Rich Vos is about as North Jersey at it gets. Born and raised in the rough-around-the-edges town of Plainfield, Vos is tatted up and gruff, with a manner that borders on grumpy at times, but in the type of self-deprecating way that only adds to his charm.
He began doing stand-up comedy back in 1984 and has not only survived a 37-year career, but has thrived, building his audience along the way through various mediums. He recently starred in “The King of Staten Island” with “Saturday Night Live’s” Pete Davidson, co-hosts the podcast “My Wife Hates Me” with his real life wife, comic Bonnie McFarland, and has released seven albums of stand-up, his most recent being 2019’s “When I Saw Hamilton …”
Vos will bring his act to Atlantic City for a pair of shows 8 p.m. Friday and Saturday, April 9 and 10, at the Atlantic City Comedy Club. We had a chance to chat with Vos bright and early one morning while he was still shaking off some of the cobwebs from his slumber. Here is what he had to say.
Atlantic City Weekly: What got you into comedy initially?
Rich Vos: I failed at everything else. And the musicians I knew were meeting girls, but I couldn’t sing. But I was always a fan of comedy — from Richard Pryor to Bob Newhart. And a lot of it goes back to childhood and my parents being divorced. When you are a young kid in that situation, you listen to comedy to laugh and to cover up the pain. And then, when you get older, you find drugs and that covers the pain. And then you get married and it’s an all new pain! It’s all just about what kind of pain you have to deal with and how you want to work through it. So now I’m onstage getting validation from complete strangers – but if my parents were to have given me one or two more hugs as a kid, I’d probably be working on Wall Street.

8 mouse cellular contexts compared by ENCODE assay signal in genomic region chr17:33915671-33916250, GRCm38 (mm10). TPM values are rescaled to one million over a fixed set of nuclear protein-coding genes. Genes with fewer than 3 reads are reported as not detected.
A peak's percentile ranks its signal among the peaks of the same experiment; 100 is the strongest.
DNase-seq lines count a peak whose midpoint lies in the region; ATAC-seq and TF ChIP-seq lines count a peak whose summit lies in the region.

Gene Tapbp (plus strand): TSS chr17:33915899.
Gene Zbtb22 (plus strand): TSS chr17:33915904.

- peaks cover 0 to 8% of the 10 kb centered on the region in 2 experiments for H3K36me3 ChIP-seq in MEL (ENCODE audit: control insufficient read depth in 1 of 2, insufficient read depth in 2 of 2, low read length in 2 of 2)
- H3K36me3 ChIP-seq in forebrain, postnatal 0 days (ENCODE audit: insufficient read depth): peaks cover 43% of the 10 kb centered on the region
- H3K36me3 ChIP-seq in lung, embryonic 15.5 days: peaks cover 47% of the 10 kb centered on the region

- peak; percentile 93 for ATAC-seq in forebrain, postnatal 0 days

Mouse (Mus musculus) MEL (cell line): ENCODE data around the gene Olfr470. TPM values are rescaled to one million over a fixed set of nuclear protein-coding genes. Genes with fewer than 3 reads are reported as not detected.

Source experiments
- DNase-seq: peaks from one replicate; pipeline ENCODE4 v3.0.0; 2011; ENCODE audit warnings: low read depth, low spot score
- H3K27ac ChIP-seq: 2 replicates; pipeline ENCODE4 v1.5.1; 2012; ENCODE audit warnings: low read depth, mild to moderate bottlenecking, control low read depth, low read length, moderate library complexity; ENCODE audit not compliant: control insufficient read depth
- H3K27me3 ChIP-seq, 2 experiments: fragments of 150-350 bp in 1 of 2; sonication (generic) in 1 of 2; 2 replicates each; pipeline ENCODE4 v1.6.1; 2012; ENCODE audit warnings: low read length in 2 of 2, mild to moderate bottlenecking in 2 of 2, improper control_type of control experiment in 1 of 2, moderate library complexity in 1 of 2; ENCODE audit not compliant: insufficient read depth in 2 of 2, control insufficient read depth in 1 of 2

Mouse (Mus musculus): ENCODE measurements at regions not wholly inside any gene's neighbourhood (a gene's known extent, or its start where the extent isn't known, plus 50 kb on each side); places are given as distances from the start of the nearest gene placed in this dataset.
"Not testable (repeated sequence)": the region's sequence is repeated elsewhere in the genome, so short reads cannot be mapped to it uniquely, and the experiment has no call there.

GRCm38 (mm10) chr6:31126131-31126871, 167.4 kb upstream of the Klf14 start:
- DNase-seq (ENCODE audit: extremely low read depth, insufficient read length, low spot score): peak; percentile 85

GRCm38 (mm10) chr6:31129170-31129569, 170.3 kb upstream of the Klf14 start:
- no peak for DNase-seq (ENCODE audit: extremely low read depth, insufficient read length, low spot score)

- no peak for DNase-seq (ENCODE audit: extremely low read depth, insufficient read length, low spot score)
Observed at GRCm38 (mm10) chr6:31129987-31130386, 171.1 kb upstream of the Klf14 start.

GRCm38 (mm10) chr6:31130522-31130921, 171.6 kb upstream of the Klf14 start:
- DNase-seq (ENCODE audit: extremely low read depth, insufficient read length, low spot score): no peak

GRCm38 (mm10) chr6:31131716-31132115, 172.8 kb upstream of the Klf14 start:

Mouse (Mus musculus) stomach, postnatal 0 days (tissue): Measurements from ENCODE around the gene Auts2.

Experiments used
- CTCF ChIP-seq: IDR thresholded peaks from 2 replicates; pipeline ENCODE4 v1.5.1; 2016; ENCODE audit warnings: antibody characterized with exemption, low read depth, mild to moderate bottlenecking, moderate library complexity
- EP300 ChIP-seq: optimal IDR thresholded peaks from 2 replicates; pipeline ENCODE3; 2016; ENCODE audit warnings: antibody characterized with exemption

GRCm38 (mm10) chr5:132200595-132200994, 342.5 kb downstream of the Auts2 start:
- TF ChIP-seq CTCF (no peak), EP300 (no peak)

ACW: Your show at the Atlantic City Comedy Club is at a traditional seated theater. What’s the weirdest venue you have performed at since COVID began?
RV: Well … last summer I did a show between two alleys in New York. That was pretty ridiculous. And the numbers of people that could be in the crowd were obviously much lower, but people came. They still want to have fun as much as they can.
ACW: Does comedy work better in a crowded room?
RV: Of course, yeah. Social distancing effects everything, but it’s better than nothing. And I’ve been doing comedy for so many years, so I’m used to adapting. Sometimes you are working the late spot at a comedy club to eight people, and sometimes you are doing your act in front of a few thousand.
ACW: Do you write out every beat of your act?
RV: Not at all. I try to work within the moment, and if I come up with something new I work it out on stage. But every comic is different (when it comes to writing). If I think of something, I might just write a couple words on my phone and then I work it out onstage. Over the pandemic I haven’t come up with tons of new stuff though because I haven’t been working as much.
ACW: Being a comedian, do you feel a certain pressure to be funny when you meet fans?
RV: No, not at all. Does a proctologist check people when they are walking down the street?
ACW: No, but it seems like people expect comedians to be “on” all the time.
RV: Then those people are in for a big letdown. It depends on what mood I’m in, but I’m not anybody’s little dancing pet or whatever.
ACW: Do you think it’s harder to make people laugh in 2021?
RV: No. Look — you could be the cleanest, funniest act on the planet and somebody is not going to like you. You could be anyone from Gandhi to Mussolini and somebody will find something wrong. But the people who come to see me know what to expect … disappointment.